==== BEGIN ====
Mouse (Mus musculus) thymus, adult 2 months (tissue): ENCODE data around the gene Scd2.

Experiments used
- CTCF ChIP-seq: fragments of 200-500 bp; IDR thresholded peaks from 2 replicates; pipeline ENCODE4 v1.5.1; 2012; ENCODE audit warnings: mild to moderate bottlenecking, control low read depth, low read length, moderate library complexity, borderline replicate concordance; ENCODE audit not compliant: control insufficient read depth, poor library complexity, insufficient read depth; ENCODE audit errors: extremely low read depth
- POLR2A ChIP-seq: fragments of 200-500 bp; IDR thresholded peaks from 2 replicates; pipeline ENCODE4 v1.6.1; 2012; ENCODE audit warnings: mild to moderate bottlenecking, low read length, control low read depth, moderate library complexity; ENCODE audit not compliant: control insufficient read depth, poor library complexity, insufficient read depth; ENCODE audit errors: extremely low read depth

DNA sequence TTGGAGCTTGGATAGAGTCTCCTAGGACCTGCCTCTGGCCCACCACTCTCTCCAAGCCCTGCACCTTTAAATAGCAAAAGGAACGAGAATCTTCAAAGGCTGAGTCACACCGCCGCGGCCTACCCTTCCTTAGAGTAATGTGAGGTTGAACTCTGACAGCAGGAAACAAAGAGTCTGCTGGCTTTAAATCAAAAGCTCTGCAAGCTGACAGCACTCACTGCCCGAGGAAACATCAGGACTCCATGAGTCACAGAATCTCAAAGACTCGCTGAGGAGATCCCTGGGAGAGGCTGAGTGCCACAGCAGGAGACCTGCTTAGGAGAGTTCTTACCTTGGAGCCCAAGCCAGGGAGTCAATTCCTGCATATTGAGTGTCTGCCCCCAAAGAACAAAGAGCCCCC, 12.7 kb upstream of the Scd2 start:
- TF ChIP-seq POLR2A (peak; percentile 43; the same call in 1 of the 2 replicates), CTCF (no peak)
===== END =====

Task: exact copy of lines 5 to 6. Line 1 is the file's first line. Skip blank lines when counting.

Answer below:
DNA sequence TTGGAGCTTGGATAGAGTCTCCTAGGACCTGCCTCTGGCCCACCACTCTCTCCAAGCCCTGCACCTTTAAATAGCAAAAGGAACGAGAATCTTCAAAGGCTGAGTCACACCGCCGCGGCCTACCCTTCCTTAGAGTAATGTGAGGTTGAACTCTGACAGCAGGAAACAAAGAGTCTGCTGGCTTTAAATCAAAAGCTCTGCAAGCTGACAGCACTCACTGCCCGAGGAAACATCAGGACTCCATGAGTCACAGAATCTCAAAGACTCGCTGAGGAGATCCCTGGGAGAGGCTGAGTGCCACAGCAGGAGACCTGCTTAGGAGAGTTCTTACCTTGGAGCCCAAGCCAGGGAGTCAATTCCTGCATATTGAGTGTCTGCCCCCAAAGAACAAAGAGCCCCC, 12.7 kb upstream of the Scd2 start:
- TF ChIP-seq POLR2A (peak; percentile 43; the same call in 1 of the 2 replicates), CTCF (no peak)